Gill’s gift had become turning a song into a question that is never answered, while still delivering the goods in terms of great rock craftsmanship: Songs like “Paralysed” or “Why Theory?” float in circular grooves and the murk of ethical gray areas, following their initial themes into dark places and then letting those raw feelings just hang and fester.
“Each day seems like a natural fact, and what we think changes how we act”, Gill sings on “Why Theory?”, and in a weird way this line is a kind of mission statement for the band and for Gill for their entire careers: That things are what they are, but thoughts determine actions, and it’s only by exploring those thoughts that one can deduce the root cause of the actions around us. Gill would spend the subsequent four decades creating music with a variety of different configurations of Gang of Four; he was the only constant member, and in recent years he was the only original member left (the Gill-led Gang of Four put out two albums, both at the very least interesting in the way that they attempted to reconcile Gill’s will to move forward with the audience’s need to hear shredding post-punk a la 1979).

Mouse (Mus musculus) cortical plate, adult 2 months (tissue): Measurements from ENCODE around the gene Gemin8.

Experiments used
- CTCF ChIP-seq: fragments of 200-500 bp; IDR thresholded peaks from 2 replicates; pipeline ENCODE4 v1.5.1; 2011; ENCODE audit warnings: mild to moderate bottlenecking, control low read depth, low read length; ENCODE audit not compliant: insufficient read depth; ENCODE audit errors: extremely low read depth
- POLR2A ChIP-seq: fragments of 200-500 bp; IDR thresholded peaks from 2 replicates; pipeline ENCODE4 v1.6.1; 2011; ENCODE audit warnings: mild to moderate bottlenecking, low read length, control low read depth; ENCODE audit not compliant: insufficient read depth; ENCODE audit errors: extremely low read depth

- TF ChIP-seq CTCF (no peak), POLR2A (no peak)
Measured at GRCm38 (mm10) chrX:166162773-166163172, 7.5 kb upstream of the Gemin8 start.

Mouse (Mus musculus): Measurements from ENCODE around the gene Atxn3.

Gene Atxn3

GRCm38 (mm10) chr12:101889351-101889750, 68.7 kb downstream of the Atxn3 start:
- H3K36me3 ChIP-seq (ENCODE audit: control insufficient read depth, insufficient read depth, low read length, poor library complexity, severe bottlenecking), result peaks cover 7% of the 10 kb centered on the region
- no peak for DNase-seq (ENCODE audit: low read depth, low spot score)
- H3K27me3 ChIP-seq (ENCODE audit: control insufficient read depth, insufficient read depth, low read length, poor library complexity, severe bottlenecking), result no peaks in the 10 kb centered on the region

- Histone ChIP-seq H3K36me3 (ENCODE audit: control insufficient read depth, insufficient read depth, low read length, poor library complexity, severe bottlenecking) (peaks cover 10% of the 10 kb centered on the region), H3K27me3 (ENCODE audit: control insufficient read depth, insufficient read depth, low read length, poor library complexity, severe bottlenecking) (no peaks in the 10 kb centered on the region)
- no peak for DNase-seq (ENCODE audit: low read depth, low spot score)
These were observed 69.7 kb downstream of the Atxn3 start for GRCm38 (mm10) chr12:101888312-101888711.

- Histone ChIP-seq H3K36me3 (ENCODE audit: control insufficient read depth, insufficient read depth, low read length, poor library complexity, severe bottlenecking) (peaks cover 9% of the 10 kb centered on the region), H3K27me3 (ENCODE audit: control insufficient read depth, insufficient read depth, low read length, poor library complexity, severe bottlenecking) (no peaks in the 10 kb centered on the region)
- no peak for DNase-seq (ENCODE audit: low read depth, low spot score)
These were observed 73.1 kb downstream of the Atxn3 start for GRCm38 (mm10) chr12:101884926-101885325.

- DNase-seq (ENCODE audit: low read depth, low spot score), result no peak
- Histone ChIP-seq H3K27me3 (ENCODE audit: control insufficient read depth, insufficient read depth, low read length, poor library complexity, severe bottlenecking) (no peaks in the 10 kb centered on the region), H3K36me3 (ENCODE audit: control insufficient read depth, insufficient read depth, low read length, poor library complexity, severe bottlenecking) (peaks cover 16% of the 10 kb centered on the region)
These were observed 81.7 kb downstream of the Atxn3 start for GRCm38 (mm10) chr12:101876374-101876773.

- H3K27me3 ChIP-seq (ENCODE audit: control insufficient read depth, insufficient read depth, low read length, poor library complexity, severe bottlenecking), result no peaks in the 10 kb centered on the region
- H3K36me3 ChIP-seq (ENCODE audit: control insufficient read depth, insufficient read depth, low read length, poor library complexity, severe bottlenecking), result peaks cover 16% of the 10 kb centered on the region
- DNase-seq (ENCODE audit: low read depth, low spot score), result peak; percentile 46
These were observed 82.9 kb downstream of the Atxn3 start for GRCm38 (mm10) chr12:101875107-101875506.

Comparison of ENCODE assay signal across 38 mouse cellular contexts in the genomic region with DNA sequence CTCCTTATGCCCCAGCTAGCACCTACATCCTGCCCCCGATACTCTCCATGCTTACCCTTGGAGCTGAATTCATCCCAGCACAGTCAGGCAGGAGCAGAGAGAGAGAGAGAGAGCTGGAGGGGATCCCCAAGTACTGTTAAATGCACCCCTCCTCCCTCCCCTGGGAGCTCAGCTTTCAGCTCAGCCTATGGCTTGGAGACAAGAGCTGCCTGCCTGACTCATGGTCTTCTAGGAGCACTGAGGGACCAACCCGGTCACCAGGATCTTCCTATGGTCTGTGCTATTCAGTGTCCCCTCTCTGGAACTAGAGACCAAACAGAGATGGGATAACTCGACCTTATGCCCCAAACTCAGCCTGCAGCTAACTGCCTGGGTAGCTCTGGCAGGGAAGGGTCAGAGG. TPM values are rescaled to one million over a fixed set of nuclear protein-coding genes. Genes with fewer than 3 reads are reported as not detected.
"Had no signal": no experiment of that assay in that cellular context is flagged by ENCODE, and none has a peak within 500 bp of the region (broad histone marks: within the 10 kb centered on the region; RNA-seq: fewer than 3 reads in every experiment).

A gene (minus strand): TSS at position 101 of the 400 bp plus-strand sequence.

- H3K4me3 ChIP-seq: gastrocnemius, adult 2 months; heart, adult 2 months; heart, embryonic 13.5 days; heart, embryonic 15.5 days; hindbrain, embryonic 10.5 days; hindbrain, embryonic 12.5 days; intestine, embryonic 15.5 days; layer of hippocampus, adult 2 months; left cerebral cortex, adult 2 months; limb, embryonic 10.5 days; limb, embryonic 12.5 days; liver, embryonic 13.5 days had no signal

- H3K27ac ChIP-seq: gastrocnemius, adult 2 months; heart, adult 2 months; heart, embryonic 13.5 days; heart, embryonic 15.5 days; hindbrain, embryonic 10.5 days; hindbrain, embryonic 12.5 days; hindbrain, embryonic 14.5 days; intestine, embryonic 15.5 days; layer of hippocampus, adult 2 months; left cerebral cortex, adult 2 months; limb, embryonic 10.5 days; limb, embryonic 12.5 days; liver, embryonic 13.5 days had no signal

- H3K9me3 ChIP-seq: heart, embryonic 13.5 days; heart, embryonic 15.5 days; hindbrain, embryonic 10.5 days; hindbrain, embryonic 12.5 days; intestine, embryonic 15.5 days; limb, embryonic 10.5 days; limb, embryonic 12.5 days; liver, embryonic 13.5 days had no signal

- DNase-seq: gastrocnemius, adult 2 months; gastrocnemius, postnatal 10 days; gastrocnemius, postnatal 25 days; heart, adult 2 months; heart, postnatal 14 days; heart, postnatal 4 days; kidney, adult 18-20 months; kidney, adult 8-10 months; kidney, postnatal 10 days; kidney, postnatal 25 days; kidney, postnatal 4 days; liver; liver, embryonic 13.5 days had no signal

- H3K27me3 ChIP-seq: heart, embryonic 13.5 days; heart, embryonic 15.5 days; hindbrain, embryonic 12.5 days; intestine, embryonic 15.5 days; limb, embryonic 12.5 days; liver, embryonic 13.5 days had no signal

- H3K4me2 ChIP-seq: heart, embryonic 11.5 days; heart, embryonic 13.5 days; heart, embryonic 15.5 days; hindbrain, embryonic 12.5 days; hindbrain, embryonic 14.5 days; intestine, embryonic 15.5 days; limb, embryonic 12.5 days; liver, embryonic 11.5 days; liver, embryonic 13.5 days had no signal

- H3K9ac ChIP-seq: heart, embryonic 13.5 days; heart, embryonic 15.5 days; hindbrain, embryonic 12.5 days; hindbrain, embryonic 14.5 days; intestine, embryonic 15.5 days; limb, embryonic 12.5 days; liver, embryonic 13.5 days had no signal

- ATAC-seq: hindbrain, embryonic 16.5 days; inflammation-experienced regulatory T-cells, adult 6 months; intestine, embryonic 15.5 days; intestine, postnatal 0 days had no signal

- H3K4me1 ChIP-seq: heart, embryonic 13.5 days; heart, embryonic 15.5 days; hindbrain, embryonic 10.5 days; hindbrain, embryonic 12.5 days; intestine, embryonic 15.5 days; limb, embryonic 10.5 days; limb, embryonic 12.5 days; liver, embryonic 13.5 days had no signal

Pretty much any song of his inevitably hit a point where Gill seems to be contemplating the ramifications of this rock monstrosity he is unleashing — these moments of reflection are just as crucial to the Andy Gill sound, to his contribution to music’s firmament, as a thousand hours of him scraping and shredding with piercing feedback. Ultimately, what made Andy Gill a remarkable musical force was the will to force ideas into the music, whether those ideas wanted to be there or not. He subverted his own music, and in doing so he continually made the challenge of artistic creation a metaphor for being a person in a complicated world filled with ugly truths and uncomfortable conclusions. If his music, and the music he made with Gang of Four, didn’t necessarily feel good, it always felt honest, and it was always looking for answers — and yearning for a new way of moving forward, because what we think does indeed change how we act.